~Sarah, Adult Services

*Why yes, it is almost my lunch break. However did you guess?

Monday, June 22, 2015

Staff Review: Everything I Never Told You by Celeste Ng

Everything I Never Told You, a 2014 novel that has garnered a long list of highly favorable reviews, awards, and other accolades, delivers a punch in its very first line: “Lydia is dead.” Lydia is Lydia Lee, the favored middle child of a mixed-race couple. Her father, James, a college professor, is American born of Asian descent, and her mother, Marilyn, a wannabe doctor who wound up a housewife, is white. Both parents dote on teenaged Lydia while also burdening her with the relentless expectation that she will fulfill all their own unmet dreams and needs.  Marilyn intends for Lydia to become a doctor, while James wants her to be popular and pretty.

The book opens with Lydia’s disappearance and subsequent discovery at the bottom of a lake near her Ohio home. Upon this tragic foundation, Celeste Ng builds an intricate structure of aftermath and backstory, deftly weaving characters and events spanning twenty years, from the 1950s to the 1970s, into a tight and increasingly oppressive and dysfunctional framework. The story's perspective shifts among family members in alternating chapters.

The big question, of course, is “What happened!!??” How did their beloved daughter drown? Was it foul play? Suicide? Some horrible accident?  We don’t find out until the end of the book. The author lays a trail of hints, clues, and suspects, one possible culprit being the wild and unsupervised son of a local divorcee, who was among the last to see Lydia alive.

Ng’s writing is fine and evocative, the societal circumstances she describes timely and fresh: the bigotry faced by Asians in America in the latter half of the twentieth century. We are now so accustomed to thinking of academic excellence, the surging Chinese economy, and the distinctly Asian flavor to our more multicultural cities, that it surprised me to realize that even educated, professional, American-born Chinese faced terrible discrimination (exacerbated in part by the Vietnam War) in so recent a past.

Ng excels at crafting sentences and at building (and resolving) an intricate plot. It is in the family dynamics she creates that I found my credulity stretched. Why is Lydia so favored, yet her older brother, Nath, an ardently-aspiring astronomer, elicits only rage or indifference from his parents? How can any parents consistently ignore a child, as the Lees do their youngest, Hannah? How could Marilyn abandon her family for months, not even leaving a note, in an early, aborted attempt to complete her education?  Is it the parents’ favoritism that causes the siblings to turn on each other?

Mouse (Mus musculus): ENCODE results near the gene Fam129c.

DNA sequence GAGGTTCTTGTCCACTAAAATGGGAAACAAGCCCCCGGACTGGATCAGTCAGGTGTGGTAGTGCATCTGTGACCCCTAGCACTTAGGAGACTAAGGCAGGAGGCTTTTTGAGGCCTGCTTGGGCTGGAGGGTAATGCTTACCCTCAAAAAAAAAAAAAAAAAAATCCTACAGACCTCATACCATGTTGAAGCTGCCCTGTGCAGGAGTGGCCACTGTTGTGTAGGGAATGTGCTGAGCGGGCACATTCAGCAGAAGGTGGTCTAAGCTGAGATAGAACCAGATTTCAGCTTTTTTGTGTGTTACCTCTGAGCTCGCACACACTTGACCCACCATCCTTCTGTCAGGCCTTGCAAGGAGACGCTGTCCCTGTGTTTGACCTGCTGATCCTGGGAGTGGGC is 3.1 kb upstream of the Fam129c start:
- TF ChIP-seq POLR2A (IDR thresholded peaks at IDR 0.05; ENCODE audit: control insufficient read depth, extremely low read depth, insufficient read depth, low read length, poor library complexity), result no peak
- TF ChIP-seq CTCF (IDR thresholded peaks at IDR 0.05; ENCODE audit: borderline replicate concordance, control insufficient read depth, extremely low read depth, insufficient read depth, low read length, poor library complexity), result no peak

These questions pile up and as they did, I found myself liking the Lees less and less -- every one of them -- and unlikeable characters make for a less compelling story. The more I read the novel, the more I wanted to flee its characters. But, reading through the reviews, it appears my reaction constitutes a minority view. Read the book for yourself and see what you think!

 ~ Ann, Adult Services

Tuesday, May 5, 2015

Staff Review: The Circle by Dave Eggers

The Circle by Dave Eggers centers on a recent college graduate (presumably in the near future) named Mae, who is lucky enough to land a job working for a company called The Circle. It is a company that bears many similarities to the Silicon Valley corporations we know: a cutting-edge innovator of all the latest in practically everything, headed by a trio of genius personalities. The story follows not only Mae's work life, but also her relationships with her parents and friends, her love life, and her personal thoughts and desires. She feels extremely privileged to be working at The Circle and is determined to shine in its glamorous and fast-paced environment. She is not a particularly remarkable character, but is relatable and sympathetic, and her situation is intriguing enough to want to follow. Early on in the story, I found myself rooting for Mae in her new job, cringing at her mistakes and cheering when she recovered gracefully and received small promotions and praise.

As I read, I often got the feeling that the culture in The Circle is different than the American culture I know, in subtle ways I couldn't quite put my finger on. The culture of Mae's family and other characters living outside The Circle does indeed seem mundane, exactly like the one we live in, with nothing different or exciting. Within The Circle, however, the degree to which everyone reveres information, feedback and social media etiquette, while inspiring at first, becomes disconcerting and frustrating. I was annoyed by and dismissive of characters who blindly value "smiles" (akin to liking something on Facebook) from strangers and extreme transparency. These characters became harder to dismiss, however, as it became more difficult for me to identify why they made me uncomfortable. Mae assimilates faster and faster to her new culture, but I struggled more with each page to answer questions Mae does not seem to stop and ask.

Before reading The Circle, I had heard mixed reviews of it. A few said it is profound with ominous overtones, but many others found it to be mundane, even boring. After finishing the book, I somehow felt that both of these opinions ring true. While the characters were often maddening and lack complexity, the questions raised in The Circle are pointed, relevant and sometimes disturbing questions that I am unable to stop thinking about.

~Rachel, Technical Services